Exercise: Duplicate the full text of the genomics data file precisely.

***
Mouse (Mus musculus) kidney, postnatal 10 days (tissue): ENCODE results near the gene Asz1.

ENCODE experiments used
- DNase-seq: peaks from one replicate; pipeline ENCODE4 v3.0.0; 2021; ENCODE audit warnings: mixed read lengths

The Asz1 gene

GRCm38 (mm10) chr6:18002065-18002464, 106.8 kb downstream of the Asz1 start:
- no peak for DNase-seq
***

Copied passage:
Mouse (Mus musculus) kidney, postnatal 10 days (tissue): ENCODE results near the gene Asz1.

ENCODE experiments used
- DNase-seq: peaks from one replicate; pipeline ENCODE4 v3.0.0; 2021; ENCODE audit warnings: mixed read lengths

The Asz1 gene

GRCm38 (mm10) chr6:18002065-18002464, 106.8 kb downstream of the Asz1 start:
- no peak for DNase-seq